## 2. Predicted relationsThe nonlinear convective pulsating models adopted in this paper are
computed with four values of the stellar mass
(5, 7, 9, 11) and three chemical
compositions ( ## 2.1. Period-luminosityFrom the bolometric light curves of our pulsating models and
adopting the grid of atmosphere models provided by Castelli et al.
(1997a,b), we first derive the predicted intensity-weighted mean
magnitude of pulsators for the
This matter has been already discussed in Paper II on the basis of
the predicted and
relations derived under the
assumption of a uniformly populated instability strip. However, since
the Fig. 2 shows the resulting
distribution of fundamental pulsators with the three selected
metallicities. We derive that the pulsator distribution becomes more
and more linear by going toward the infrared and that, aiming at
reducing the intrinsic scatter of
As a whole, each predicted
relation seems to become steeper at the lower metal abundances, with
the amplitude of the effect decreasing from
In closing this section, let us observe that the adopted way to
populate the instability strip allows ## 2.2. Period-color and color-colorThe three methods of deriving the mean color over the pulsation cycle use either (), the average over the color curve taken in magnitude units, or , the mean intensity over the color curve transformed into magnitude, or , the difference of the mean intensities transformed into magnitude, performed separately over the two bands. In Paper IV it has been shown that there are some significant differences between static and synthetic mean colors, and that the predicted () colors are generally redder than colors, with the difference depending on the shape of the light curves, in close agreement with observed colors for Galactic Cepheids. As a matter of example, the predicted difference ranges from 0.02 mag to 0.08 mag, whereas is in the range of 0.014 mag to 0.060 mag. Fig. 4 shows the pulsator synthetic mean colors as a function of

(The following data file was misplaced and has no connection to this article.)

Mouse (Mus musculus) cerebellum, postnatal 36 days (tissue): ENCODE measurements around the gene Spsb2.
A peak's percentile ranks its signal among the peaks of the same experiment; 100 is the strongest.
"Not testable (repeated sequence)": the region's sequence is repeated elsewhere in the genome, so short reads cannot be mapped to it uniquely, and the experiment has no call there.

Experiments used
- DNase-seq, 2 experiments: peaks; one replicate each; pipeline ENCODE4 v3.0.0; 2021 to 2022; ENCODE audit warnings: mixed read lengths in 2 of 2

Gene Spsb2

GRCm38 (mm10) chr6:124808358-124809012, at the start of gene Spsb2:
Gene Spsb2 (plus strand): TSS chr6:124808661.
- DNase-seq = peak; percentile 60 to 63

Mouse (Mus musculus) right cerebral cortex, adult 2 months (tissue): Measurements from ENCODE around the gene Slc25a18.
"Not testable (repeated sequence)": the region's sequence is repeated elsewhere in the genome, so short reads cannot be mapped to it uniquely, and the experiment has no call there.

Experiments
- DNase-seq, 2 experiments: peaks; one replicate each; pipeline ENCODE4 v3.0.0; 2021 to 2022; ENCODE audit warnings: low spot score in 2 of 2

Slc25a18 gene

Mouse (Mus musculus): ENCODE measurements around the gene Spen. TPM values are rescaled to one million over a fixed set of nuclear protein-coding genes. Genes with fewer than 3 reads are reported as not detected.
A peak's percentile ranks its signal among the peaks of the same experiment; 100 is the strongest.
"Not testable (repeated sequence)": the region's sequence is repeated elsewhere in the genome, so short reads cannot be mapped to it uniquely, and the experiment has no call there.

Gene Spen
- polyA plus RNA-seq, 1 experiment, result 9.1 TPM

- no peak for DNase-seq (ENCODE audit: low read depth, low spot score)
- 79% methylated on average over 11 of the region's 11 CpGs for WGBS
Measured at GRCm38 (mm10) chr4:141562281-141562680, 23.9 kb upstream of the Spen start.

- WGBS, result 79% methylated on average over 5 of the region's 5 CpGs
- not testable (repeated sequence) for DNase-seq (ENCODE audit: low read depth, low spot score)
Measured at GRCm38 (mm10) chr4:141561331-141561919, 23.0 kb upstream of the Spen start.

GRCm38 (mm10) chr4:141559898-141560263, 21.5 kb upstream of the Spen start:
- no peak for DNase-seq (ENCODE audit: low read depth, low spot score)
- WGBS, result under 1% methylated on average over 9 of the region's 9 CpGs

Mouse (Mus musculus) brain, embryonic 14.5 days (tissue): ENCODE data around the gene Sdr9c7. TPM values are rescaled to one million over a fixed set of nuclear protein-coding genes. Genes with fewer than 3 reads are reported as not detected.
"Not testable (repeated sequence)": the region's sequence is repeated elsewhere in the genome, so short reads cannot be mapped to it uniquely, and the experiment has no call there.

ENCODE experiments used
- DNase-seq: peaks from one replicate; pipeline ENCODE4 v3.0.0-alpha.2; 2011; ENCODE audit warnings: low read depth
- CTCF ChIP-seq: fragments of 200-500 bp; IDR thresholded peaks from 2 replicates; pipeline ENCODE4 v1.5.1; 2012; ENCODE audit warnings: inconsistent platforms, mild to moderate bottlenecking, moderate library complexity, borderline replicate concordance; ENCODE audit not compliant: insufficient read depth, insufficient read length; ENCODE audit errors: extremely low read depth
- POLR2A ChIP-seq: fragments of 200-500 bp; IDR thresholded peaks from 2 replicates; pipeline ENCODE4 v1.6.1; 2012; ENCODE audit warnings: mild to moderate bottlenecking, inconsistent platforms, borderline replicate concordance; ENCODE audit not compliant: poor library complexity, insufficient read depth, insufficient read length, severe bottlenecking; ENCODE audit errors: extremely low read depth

the period for the three different metallicities. Since, given the
finite width of the instability strip, also the
As for the color-color (
## 2.3. Period-luminosity-colorSince the pioneering paper by Sandage (1958), Sandage & Gratton (1963) and Sandage & Tammann (1968), it is well known that if the Cepheid magnitude is given as a function of the pulsator period and color, i.e. if the Period-Luminosity-Color relation is considered, then the tight correlation among the parameters of individual Cepheids is reproduced (see also Laney & Stobie 1986; Madore & Freedman 1991; Feast 1995 and references therein). In Paper II it has been shown that the intrinsic scatter of the
From the least square solutions through the fundamental models we
derive the coefficients ,
and
presented in Table 6, together
with the residual dispersion () of
about the fit. Figs. 6-8 illustrate
the remarkably small scatter of the
In order to complete the theoretical framework for classical
Cepheids, we have finally considered the Wesenheit quantities Table 7 gives the coefficients of the theoretical
reddening-free
Figs. 9-10 show the theoretical Wesenheit quantities as a function
of the period, together with the predicted relations. From a
comparison of Table 7 with Table 2 one derives that the
intrinsic scatter of and
is significantly lower than the
dispersion of
Moreover, the comparison between Figs. 9-10 and Figs. 6-8 discloses
the deep difference between © European Southern Observatory (ESO) 2000 Online publication: February 9, 2000 |